We tend to fall into habits and routines when we ride our horses. This is a good thing to the extent we are learning and reinforcing behaviors in ourselves and with our horses that are helpful to us and the horse. But sometimes it takes riding a new horse to shake things up in a productive way - it can help you see where you can improve or do things a bit differently to be more effective.
Missy and I have been working a lot on two things - forward at trot without my nagging her, and prompt walk/trot/walk transitions, with walk/halt/walk thrown in, while carrying the appropriate energy through the transitions so there's none of that trot/fall on forehand almost stop/walk, and no sluggish changes of gait. This all has to come from me - Missy's perfectly capable of doing all this beautifully on her own in the pasture - it's all about how I ask and what I ask for and whether what I'm doing makes sense to her.
Missy's already taught me something, partly because I'm listening so hard to what she's telling me since she's new to me - sometimes with my other horses, we're so familiar that I don't always listen as deeply as I should, or I accept doing something that isn't optimal because we're used to it. I'm pretty excited about what she's taught me/revealed to me, because now I can use the changes I'm making with my other three horses, and I think they'll appreciate it too.
What I've been doing to get transitions with my other three is to feel the rhythm of the new gait in my mind to "pre-cue" and give them time to get their feet organized and then exhale for the exact transition itself. This is big progress for me, and much less mechanical and more feel-based than how I was riding before, but Missy has shown me that there's a better way. (I'm certainly not saying here that a soft physical cue - like a leg aid - isn't just fine - I'm just trying to do things a little differently.)
I noticed at first that Missy was not quite getting what I wanted - I was having to use more secondary cues (tap with whip for upwards transitions, rein aids for downwards transitions) that interfered with the smoothness of the transition and carry forward of the energy. To Missy, what I was doing was "muddy". I initially attributed that to our being less connected than I am with my others - the others instantly know a transition is coming when I make the mental change of rhythm.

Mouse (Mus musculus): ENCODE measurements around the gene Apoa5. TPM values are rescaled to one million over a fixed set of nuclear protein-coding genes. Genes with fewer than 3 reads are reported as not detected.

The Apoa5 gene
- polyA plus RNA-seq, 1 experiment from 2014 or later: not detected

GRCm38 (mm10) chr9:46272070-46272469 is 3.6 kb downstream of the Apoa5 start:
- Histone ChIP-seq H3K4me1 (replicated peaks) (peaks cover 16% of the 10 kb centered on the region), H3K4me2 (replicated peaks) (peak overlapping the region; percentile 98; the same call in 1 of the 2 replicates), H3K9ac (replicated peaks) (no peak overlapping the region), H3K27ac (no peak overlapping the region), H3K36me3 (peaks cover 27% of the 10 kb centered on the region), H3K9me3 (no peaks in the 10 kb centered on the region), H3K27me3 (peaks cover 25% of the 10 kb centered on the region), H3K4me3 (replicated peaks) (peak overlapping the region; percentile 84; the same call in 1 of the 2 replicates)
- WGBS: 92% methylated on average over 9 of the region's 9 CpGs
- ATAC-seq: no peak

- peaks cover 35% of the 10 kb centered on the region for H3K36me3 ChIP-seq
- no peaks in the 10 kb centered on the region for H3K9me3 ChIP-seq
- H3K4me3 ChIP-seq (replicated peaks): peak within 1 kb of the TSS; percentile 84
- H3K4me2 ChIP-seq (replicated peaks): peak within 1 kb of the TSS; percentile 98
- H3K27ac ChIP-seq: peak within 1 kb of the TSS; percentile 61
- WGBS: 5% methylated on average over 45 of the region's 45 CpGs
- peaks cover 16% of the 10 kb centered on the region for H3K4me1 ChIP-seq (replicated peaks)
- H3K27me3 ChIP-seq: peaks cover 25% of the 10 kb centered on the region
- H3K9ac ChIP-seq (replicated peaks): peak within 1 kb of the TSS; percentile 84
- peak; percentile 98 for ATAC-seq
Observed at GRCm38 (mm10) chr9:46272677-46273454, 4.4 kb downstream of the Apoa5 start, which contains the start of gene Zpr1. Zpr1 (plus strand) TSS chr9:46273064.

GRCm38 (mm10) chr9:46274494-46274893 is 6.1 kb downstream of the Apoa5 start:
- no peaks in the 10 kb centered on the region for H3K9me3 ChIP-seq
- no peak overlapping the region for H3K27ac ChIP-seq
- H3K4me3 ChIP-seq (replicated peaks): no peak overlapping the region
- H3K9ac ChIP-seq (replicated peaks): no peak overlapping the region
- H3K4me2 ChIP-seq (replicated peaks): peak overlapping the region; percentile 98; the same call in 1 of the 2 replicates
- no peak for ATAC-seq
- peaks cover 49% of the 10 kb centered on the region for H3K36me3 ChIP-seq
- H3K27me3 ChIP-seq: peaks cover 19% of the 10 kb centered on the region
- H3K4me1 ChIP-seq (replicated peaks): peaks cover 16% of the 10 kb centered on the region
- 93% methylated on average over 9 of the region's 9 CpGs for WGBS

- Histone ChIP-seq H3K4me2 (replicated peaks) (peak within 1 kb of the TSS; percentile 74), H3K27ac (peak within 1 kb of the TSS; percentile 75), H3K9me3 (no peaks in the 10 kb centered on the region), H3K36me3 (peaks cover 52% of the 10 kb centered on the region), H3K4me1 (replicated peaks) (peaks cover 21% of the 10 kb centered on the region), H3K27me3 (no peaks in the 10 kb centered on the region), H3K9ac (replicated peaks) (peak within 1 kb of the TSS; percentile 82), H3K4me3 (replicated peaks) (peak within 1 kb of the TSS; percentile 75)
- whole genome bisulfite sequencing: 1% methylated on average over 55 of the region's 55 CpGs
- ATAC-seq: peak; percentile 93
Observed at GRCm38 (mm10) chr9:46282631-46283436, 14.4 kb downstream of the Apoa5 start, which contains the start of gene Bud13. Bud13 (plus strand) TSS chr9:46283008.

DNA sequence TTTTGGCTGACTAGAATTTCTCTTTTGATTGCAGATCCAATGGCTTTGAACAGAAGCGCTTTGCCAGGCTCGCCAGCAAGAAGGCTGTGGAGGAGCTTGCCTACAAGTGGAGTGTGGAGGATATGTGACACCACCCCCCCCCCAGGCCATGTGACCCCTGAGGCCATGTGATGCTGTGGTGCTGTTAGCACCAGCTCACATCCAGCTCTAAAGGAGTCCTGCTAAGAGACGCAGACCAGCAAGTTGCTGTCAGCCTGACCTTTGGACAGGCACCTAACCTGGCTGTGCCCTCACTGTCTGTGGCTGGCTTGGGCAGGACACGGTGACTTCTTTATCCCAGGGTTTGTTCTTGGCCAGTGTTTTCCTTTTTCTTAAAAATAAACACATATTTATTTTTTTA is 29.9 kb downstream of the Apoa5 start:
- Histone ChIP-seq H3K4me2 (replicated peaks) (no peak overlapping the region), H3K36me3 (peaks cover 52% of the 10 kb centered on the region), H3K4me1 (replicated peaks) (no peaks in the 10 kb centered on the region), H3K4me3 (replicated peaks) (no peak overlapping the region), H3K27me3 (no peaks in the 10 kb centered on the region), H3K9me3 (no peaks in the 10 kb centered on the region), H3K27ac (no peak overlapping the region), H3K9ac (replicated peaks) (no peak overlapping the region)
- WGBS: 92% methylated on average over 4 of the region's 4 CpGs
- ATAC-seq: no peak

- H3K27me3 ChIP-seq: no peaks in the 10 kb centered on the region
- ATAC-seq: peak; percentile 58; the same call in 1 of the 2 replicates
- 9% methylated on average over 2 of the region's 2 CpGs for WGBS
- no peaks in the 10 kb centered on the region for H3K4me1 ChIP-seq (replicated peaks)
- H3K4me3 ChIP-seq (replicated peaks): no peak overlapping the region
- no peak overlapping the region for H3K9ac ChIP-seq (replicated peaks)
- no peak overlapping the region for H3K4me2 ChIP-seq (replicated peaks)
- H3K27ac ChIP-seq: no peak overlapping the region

While it's true that Missy and I are still building our connection - it's already quite strong - the more I thought about it, the more I realized that she was showing me a better way - a way that's a little less mechanical and a little more feel-based. She and I have been experimenting, and she says I've almost got it now - we had an excellent ride yesterday. I call what she's teaching me "feel down to the feet".
This stuff is pretty hard to describe, but stick with us and see if any of it makes sense to you. It's primarily a mental change in how I present the transition - up or down - to Missy. Instead of changing the rhythm in my head and then exhaling - the exhale could be thought of as a physical cue - instead I'm doing what I can only describe as sending the thought of the rhythm to "our" feet - sending it deeper - getting it out of my head and into our two bodies together. I thought of this at first as presenting a stronger feel to Missy, but in fact it's not more forceful, it's just more connected and effective. And it really doesn't require timing the transmitted feel at the exact correct time in the horse's footfalls - the horse can sort that out - although if the timing is accurate, the transition will be instantaneous.
What I'm essentially doing is moving the feet from one gait to another as if the feet were my own - and in fact they are since we're connected and in communication. Missy and I did some wonderful work yesterday and she really helped me improve what I was doing - she says I'm getting it. I think this change will help eliminate the gap in time between thinking the rhythm and exhale and will make the change of rhythm more internal to my horses rather than something they have to connect with in my head. It will also help, I think, with Pie and Red's tendency to start to anticipate the transition as soon as I think the rhythm, before the exhale - there's that gap again - it should be one seamless thing now.
I can't wait to try it out with my other three horses and see what they think.
Missy also says that chiro is a good thing - she's no longer touchy about having her mane and the left side of neck groomed and was more relaxed and soft under saddle with a better way of going.